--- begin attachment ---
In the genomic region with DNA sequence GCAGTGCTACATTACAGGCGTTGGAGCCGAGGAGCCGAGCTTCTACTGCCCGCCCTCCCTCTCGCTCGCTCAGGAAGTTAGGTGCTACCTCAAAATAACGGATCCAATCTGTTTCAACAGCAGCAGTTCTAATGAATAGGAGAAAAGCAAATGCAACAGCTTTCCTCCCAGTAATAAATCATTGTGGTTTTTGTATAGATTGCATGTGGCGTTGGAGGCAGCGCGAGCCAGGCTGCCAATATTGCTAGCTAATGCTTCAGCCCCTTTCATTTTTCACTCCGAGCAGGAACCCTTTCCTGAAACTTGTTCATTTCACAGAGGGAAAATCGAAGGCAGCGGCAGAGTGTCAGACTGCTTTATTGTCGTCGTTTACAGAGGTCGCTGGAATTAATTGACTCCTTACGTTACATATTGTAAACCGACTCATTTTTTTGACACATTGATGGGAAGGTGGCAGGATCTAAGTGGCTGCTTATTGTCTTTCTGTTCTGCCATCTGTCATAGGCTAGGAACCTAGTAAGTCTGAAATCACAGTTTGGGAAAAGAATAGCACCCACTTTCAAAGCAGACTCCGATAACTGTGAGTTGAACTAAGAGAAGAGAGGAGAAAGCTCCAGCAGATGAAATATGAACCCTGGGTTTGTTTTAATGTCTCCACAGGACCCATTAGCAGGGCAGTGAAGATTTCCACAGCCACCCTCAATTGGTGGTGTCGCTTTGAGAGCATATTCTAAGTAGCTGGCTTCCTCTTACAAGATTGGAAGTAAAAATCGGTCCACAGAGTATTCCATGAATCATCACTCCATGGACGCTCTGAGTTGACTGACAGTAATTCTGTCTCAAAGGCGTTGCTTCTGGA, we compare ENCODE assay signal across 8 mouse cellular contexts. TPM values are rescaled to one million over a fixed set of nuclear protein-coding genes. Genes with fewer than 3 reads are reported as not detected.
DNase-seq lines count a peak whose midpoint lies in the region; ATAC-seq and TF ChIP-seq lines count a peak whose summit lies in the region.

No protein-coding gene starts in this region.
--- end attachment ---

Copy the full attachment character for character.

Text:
In the genomic region with DNA sequence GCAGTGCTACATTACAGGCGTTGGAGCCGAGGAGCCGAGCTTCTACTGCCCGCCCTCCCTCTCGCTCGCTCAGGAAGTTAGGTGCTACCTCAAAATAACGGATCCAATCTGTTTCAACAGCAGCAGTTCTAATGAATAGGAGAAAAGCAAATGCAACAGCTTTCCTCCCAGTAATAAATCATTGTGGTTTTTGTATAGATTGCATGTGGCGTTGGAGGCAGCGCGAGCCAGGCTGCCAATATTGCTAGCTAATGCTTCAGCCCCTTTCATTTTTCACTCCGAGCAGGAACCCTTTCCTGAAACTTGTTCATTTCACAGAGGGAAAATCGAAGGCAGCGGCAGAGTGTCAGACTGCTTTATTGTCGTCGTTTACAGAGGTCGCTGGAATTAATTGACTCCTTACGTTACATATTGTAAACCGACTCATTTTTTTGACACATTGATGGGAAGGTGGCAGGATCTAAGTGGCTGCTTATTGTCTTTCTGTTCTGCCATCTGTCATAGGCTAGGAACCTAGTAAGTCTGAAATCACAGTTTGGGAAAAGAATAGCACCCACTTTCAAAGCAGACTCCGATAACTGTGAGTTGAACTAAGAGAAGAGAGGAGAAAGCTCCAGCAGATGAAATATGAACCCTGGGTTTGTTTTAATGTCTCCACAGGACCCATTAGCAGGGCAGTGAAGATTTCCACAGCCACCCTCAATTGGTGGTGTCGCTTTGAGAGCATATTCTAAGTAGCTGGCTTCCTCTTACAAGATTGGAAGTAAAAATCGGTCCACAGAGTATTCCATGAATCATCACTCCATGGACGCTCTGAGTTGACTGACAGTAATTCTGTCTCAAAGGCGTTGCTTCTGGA, we compare ENCODE assay signal across 8 mouse cellular contexts. TPM values are rescaled to one million over a fixed set of nuclear protein-coding genes. Genes with fewer than 3 reads are reported as not detected.
DNase-seq lines count a peak whose midpoint lies in the region; ATAC-seq and TF ChIP-seq lines count a peak whose summit lies in the region.

No protein-coding gene starts in this region.